Amazon Prime has added a series of vintage food commercials, and they are amazing. In honor of Pi Day, we watched Johnny Carson make a Jello Ice Cream Pie (circa 1957) and then made our own. We loved how easy it was, and using our favorite ice cream meant we were guaranteed to like the pie. Continue reading
If all you really care about is how to make a powder horn, go read the other post. If you want to learn the word “scrimshander” and find out pretty useless trivia about Nova Scotia, while seeing more pictures of the powder horn with designs etched into it, you’re in the right place.
Thanks to the Reader’s Digest Back to Basics book, Gordon decided his powder horn wouldn’t be finished until he did some scrimshaw. Continue reading
After Gordon finished building his black powder rifle, he decided he wouldn’t be able to look actual mountain men and reenactors in the eye unless he also had a powder horn. So naturally, he made one.
We have a local leather store that also sells cow horns. Making a functional powder horn is pretty straightforward. If you want a pretty/fancy/impressive powder horn, you will need to put some more work into it. Continue reading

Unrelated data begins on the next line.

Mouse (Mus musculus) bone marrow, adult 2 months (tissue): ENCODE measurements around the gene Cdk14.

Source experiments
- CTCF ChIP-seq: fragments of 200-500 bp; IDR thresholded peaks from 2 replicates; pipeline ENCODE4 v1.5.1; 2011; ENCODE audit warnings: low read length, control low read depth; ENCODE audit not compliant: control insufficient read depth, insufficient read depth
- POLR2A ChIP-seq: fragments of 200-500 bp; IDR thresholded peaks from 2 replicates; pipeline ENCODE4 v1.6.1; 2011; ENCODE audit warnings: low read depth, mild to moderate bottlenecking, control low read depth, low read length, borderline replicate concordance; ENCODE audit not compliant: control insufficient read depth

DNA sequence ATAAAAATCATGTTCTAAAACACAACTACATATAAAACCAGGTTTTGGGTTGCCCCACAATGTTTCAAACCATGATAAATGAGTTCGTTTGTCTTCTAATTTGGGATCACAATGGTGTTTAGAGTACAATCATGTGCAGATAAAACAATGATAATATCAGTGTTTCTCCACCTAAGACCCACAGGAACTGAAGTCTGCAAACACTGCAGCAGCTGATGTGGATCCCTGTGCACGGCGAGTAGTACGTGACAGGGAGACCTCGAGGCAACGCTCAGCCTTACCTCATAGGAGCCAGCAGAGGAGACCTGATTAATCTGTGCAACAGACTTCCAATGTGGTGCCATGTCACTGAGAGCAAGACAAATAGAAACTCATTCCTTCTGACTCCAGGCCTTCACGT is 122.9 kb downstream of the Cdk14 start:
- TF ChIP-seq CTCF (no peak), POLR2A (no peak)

To be fair, cooking during a power outage really isn’t that difficult. You can use any camp stove, a solar oven, your barbecue, or anything else that starts on fire (like a fire). But if you have a lantern and a pot, you can cook and light the house at the same time.
We used our lantern to cook Myzithra cheese spaghetti because all you need is enough heat to boil water. And it is made entirely out of ingredients that can last for a while outside of refrigeration. And we really like it. Continue reading
As far as I know, Gordon has never participated in a Civil War reenactment. He does spend time at mountain man rendezvous (rendezvouses?) though, so I wasn’t really surprised when he wanted to build a black powder rifle.
I bought him this DIY .50 caliber Kentucky rifle kit for Christmas last year. I think he was a little disappointed at first because it seemed too easy—like the lego kit version of a gun. But once he started the process he realized he had a lot to do to really finish it well. Continue reading
I’m sure you’ve heard that back in the day, things were built to last. Not like our plastic-filled, easily breakable, planned-obsolescence modern trash. And that’s probably true about a lot of things. Take cast iron pans, for example. My great-grandchildren will still be using mine.
Sometimes, though, modern innovations have made things much, much better. Take this lantern lamp, for example. The good old fashioned plug on it might last for decades, but it might also burn your house to the ground. Continue reading
Gordon gags when people say upcycle, because it usually means they’ve taken something useful (like a pallet) and made it useless (like a sign that says “Love is Everything” or “Live, Laugh, Love” or “I don’t need love, I have wine”). But this is a post about upcycling and he’s just going to have to deal with it. Continue reading